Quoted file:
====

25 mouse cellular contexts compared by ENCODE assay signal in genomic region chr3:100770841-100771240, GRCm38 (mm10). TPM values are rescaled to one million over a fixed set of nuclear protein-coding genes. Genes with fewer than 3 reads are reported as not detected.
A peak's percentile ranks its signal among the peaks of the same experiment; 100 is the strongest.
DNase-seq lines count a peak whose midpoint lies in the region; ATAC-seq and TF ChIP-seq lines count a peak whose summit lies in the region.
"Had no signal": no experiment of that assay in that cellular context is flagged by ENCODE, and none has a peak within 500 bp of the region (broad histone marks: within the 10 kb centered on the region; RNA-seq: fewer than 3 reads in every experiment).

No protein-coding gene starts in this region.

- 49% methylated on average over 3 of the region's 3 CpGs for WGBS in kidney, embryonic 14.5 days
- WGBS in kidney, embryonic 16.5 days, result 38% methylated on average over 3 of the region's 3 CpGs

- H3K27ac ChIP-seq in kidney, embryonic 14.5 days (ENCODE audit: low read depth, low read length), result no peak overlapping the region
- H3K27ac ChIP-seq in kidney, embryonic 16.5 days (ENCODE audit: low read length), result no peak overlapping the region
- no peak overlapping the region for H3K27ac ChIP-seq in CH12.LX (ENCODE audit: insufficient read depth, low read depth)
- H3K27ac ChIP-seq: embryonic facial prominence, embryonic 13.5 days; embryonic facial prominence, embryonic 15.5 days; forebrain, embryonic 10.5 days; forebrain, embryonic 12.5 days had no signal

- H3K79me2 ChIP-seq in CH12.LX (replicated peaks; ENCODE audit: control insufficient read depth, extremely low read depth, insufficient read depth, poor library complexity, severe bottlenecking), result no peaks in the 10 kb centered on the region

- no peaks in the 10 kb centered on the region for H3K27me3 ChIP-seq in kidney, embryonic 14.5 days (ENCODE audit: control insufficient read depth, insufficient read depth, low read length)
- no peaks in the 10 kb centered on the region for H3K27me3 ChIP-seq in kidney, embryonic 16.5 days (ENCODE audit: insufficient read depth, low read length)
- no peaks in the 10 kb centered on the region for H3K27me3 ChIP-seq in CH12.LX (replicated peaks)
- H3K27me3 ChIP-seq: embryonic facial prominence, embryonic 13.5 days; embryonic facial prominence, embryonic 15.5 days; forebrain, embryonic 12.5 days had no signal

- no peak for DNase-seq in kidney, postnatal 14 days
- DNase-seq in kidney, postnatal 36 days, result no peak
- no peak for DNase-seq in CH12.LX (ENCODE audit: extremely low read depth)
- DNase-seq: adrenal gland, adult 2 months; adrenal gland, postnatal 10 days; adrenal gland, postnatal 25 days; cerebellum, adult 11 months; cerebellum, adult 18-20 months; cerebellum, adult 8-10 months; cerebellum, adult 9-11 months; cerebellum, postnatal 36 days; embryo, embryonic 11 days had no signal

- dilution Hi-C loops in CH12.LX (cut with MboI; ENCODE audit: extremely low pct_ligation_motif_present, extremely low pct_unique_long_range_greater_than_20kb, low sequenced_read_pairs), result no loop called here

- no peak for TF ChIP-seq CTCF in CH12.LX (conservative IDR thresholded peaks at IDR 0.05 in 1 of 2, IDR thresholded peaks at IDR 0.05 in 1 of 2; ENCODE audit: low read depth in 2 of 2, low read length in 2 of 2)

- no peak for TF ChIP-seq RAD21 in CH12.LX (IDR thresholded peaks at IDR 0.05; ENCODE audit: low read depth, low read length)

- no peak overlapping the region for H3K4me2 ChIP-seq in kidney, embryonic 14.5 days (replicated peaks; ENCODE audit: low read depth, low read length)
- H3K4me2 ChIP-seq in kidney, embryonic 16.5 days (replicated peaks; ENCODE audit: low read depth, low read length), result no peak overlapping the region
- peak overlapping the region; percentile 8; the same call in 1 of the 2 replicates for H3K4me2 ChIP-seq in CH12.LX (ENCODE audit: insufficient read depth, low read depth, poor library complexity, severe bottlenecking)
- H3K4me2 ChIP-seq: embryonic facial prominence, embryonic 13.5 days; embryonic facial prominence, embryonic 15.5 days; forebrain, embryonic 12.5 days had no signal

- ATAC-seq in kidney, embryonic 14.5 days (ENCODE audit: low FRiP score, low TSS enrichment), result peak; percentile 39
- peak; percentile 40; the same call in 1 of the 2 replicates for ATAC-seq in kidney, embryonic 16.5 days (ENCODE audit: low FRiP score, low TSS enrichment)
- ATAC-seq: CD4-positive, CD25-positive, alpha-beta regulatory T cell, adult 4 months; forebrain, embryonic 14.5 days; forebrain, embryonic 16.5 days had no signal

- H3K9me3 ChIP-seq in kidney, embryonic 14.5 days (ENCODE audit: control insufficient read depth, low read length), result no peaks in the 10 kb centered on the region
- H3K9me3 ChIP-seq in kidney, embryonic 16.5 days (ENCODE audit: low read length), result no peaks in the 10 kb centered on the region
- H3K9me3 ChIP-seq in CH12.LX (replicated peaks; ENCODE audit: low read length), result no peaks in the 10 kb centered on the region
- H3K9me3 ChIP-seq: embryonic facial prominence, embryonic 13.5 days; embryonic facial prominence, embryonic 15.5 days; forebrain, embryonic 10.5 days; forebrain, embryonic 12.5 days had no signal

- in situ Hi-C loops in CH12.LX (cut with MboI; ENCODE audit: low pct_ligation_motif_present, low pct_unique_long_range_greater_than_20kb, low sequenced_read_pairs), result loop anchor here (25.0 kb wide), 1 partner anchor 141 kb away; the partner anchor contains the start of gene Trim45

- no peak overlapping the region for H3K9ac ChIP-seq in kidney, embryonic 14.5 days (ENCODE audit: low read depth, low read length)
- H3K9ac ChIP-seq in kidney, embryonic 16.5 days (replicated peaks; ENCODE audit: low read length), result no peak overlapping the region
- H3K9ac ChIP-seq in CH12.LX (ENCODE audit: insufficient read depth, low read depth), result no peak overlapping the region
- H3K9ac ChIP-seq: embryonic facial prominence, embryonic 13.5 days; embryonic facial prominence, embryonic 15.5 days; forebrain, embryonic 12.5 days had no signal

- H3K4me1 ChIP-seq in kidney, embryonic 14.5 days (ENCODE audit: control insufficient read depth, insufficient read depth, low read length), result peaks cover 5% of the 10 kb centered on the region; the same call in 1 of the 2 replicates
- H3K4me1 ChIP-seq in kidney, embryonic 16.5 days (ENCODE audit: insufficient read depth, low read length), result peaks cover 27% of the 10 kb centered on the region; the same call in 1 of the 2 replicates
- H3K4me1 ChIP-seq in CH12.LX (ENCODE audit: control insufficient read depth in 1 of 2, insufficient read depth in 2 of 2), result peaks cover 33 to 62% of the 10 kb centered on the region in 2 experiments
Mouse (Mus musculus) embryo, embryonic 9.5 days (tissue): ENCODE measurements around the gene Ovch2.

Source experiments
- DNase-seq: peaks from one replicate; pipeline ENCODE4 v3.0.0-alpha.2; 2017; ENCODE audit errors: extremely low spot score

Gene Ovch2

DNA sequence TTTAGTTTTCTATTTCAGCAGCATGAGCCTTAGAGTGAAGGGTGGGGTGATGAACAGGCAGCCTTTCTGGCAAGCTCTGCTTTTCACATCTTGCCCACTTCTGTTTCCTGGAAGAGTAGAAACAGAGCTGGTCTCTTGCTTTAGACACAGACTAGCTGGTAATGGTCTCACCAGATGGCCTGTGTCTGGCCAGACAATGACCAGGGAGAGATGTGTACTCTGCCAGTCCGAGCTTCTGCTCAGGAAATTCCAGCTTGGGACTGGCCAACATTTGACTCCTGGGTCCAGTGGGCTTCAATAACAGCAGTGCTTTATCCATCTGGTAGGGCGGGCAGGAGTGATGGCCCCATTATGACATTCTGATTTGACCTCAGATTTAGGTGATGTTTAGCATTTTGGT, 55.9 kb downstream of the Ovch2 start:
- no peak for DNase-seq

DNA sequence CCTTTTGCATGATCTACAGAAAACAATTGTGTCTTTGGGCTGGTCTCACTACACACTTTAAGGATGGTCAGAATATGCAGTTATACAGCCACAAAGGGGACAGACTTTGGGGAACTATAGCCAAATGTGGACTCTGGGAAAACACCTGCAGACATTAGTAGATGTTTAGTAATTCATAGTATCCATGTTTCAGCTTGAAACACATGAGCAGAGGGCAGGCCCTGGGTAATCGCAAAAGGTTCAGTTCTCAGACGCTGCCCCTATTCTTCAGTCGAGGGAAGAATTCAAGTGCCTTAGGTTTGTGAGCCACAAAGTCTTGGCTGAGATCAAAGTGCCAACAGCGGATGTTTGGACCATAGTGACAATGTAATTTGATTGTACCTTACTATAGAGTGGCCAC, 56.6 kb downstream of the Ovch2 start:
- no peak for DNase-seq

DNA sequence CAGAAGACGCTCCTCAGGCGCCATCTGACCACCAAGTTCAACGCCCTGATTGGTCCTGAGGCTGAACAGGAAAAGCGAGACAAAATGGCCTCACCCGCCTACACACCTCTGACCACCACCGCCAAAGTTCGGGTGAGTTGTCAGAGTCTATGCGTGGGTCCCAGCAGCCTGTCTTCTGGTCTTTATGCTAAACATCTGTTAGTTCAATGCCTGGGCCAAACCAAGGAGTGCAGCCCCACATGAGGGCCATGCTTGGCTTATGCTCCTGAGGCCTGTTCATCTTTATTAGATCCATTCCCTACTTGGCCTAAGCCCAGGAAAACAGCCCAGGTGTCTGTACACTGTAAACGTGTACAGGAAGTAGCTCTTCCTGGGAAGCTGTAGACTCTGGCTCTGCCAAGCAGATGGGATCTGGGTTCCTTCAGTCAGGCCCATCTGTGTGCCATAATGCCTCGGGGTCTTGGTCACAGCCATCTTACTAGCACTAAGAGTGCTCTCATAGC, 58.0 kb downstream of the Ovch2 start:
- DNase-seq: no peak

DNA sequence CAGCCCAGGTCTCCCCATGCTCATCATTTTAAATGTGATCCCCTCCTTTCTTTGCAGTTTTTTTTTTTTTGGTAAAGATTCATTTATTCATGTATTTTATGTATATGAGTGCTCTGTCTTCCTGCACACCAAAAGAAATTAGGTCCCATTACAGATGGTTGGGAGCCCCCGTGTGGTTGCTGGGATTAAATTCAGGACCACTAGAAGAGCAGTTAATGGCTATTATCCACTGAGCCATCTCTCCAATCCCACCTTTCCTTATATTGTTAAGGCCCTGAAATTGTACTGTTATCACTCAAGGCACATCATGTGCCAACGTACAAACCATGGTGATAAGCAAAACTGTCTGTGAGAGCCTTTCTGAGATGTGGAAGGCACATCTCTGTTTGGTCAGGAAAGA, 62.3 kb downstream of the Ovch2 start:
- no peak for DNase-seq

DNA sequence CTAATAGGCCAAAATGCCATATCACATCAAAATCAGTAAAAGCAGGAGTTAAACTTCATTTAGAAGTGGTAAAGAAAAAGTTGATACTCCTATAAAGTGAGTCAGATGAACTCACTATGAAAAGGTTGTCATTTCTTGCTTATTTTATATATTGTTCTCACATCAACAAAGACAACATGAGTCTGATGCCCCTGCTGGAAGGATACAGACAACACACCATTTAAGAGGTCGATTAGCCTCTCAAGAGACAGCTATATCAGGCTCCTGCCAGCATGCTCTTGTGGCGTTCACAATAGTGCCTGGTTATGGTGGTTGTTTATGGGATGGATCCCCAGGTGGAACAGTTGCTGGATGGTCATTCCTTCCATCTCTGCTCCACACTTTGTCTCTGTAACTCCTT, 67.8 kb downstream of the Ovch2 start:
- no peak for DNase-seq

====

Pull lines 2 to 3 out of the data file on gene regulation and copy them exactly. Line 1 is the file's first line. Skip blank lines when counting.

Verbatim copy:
A peak's percentile ranks its signal among the peaks of the same experiment; 100 is the strongest.
DNase-seq lines count a peak whose midpoint lies in the region; ATAC-seq and TF ChIP-seq lines count a peak whose summit lies in the region.